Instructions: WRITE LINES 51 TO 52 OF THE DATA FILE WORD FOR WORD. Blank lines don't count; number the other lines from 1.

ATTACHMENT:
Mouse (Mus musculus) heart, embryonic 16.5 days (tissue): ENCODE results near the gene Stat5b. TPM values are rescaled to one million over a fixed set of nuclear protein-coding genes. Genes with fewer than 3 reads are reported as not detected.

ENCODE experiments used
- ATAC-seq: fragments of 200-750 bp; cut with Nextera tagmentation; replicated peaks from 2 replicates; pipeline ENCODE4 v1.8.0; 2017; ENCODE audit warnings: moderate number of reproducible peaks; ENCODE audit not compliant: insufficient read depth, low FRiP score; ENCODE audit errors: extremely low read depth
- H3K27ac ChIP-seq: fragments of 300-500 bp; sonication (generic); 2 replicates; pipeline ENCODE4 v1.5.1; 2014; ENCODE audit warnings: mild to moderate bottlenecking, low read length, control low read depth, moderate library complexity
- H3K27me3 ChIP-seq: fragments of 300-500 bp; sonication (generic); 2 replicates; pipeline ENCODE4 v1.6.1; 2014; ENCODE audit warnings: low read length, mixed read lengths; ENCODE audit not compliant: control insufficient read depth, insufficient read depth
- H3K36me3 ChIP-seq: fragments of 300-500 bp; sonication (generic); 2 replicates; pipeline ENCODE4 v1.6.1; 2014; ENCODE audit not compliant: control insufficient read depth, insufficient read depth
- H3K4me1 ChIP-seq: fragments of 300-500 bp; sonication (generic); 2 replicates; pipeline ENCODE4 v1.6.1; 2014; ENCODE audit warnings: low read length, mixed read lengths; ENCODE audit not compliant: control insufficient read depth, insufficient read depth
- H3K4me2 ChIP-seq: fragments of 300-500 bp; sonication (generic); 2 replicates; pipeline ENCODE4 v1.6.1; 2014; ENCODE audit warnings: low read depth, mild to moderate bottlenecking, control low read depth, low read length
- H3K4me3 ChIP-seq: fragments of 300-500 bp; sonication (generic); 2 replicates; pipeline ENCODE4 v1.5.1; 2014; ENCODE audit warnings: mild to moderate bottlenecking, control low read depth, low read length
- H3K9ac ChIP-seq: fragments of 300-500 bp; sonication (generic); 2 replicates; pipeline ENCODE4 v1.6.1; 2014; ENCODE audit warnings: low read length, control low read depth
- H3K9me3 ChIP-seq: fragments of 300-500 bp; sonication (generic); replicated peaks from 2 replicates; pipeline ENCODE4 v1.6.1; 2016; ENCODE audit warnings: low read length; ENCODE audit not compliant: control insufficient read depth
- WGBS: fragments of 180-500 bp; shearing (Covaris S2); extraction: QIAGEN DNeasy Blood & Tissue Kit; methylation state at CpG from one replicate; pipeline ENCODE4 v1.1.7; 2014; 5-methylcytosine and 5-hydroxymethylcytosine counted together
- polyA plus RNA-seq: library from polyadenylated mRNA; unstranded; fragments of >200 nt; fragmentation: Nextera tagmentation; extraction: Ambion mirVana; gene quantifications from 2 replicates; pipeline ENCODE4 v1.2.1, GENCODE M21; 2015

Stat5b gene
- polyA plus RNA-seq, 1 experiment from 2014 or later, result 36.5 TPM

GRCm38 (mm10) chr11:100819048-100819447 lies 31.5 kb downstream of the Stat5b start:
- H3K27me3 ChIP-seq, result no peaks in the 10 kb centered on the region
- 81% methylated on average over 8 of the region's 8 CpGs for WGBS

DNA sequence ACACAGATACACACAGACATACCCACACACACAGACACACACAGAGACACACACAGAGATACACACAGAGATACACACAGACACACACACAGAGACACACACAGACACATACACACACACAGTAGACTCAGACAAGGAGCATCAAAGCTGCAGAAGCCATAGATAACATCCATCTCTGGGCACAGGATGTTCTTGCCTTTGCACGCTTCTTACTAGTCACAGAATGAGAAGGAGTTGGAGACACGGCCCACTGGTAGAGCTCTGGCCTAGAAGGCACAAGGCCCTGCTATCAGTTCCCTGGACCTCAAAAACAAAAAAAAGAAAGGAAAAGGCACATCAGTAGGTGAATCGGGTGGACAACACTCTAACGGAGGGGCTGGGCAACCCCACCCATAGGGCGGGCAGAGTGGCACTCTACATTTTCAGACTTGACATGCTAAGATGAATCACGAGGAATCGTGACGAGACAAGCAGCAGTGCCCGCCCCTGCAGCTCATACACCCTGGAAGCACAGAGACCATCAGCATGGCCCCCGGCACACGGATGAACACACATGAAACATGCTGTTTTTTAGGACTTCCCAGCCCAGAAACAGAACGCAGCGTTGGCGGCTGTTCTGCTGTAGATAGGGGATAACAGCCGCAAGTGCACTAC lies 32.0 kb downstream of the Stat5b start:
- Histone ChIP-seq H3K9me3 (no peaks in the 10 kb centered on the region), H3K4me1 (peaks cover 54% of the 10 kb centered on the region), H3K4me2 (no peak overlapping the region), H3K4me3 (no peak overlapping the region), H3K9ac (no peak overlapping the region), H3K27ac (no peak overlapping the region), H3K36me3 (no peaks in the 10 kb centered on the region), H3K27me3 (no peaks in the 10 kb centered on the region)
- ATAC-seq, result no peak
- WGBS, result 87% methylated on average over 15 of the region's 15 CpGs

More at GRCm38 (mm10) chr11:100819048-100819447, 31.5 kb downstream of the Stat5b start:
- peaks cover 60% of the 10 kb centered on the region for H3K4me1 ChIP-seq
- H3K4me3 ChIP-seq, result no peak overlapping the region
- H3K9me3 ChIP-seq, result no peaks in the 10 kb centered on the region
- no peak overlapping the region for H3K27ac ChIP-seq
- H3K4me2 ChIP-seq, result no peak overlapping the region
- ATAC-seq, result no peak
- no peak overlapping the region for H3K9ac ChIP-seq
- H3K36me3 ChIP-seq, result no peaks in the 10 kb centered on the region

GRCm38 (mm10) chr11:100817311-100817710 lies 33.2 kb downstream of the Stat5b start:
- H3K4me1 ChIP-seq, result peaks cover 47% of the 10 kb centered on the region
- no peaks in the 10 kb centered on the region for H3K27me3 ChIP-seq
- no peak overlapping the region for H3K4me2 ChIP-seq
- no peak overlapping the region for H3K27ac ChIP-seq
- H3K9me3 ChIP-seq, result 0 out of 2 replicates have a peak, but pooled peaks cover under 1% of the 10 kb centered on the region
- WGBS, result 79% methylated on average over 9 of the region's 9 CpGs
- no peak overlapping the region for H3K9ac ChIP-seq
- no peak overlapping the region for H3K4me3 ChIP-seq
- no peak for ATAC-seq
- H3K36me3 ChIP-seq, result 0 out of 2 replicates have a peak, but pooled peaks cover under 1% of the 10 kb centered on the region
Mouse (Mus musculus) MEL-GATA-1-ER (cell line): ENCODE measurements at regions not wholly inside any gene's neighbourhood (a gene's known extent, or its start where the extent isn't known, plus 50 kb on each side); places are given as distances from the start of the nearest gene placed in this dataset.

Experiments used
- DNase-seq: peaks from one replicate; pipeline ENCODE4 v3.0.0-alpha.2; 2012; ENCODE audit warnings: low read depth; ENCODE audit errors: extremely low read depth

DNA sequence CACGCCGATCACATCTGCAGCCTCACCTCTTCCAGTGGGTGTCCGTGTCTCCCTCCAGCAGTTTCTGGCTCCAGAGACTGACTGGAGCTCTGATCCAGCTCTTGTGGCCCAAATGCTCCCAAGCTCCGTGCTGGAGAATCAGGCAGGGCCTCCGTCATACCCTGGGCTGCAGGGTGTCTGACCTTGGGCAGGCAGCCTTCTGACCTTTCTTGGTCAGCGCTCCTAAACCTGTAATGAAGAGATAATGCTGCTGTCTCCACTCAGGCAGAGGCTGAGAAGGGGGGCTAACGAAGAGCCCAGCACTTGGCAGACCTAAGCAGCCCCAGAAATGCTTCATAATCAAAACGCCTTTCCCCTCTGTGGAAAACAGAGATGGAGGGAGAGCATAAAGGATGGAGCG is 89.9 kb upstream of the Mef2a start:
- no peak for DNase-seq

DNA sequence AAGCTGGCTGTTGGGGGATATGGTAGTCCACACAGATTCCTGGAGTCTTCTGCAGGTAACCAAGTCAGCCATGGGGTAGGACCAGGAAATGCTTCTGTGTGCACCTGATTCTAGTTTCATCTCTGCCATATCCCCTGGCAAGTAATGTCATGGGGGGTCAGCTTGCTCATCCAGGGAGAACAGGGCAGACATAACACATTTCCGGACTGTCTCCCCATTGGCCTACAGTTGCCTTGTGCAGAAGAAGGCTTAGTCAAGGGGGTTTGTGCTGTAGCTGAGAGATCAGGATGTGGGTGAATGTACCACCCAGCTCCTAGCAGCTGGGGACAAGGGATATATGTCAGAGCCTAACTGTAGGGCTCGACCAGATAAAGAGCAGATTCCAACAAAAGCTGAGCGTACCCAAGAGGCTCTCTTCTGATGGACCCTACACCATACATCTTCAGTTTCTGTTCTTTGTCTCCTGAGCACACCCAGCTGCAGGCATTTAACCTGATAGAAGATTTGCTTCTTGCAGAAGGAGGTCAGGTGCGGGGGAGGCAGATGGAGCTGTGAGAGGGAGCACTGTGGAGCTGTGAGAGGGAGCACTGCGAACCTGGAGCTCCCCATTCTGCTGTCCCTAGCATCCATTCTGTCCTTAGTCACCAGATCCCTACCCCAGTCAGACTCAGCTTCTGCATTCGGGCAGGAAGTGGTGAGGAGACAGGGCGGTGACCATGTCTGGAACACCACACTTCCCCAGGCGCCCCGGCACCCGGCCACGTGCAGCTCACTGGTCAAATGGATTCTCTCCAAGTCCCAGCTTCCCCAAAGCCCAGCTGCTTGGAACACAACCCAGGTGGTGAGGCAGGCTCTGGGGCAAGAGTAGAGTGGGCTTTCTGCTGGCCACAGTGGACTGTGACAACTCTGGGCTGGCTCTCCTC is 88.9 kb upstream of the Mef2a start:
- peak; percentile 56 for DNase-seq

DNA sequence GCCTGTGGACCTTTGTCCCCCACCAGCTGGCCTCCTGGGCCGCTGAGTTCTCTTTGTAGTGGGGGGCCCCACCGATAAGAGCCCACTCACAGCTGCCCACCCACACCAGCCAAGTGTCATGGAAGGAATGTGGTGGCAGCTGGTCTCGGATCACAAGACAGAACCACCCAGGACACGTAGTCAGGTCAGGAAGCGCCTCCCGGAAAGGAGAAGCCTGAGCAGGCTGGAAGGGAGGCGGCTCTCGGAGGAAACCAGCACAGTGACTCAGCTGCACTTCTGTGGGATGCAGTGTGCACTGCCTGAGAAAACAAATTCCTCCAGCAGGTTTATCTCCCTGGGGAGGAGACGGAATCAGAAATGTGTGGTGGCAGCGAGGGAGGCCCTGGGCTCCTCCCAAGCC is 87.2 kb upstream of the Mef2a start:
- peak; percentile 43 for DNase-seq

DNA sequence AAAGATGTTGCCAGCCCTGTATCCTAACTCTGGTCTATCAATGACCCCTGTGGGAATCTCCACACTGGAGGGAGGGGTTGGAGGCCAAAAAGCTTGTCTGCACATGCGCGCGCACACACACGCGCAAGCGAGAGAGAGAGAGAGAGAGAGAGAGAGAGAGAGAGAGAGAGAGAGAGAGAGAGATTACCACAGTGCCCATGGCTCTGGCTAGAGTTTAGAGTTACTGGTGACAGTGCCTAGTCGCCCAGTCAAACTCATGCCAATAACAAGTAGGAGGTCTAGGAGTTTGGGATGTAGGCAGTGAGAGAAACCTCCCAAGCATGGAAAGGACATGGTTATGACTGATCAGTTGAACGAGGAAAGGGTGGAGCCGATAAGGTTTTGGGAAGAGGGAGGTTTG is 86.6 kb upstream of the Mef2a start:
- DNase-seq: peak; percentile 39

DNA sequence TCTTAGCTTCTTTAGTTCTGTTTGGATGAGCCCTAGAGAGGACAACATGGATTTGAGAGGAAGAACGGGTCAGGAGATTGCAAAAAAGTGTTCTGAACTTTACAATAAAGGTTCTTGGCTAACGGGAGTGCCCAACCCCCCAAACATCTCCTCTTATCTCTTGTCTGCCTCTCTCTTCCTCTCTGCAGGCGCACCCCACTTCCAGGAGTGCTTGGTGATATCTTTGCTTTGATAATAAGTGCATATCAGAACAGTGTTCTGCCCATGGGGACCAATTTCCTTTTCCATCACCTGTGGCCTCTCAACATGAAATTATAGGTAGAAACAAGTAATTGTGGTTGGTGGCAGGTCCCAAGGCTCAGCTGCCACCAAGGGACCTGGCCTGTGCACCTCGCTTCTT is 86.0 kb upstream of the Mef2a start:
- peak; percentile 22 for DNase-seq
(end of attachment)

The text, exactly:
- peak; percentile 43 for DNase-seq

DNA sequence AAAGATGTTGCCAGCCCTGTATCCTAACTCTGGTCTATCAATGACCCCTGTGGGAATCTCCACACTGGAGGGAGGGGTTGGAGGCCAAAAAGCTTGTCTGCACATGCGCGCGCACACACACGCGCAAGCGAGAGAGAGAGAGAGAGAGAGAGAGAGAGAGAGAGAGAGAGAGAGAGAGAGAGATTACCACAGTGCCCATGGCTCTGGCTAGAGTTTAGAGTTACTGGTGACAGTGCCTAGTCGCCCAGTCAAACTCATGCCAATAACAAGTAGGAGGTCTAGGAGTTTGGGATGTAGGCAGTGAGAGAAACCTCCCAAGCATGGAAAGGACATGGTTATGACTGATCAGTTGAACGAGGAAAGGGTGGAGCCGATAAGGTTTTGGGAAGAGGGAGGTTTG is 86.6 kb upstream of the Mef2a start: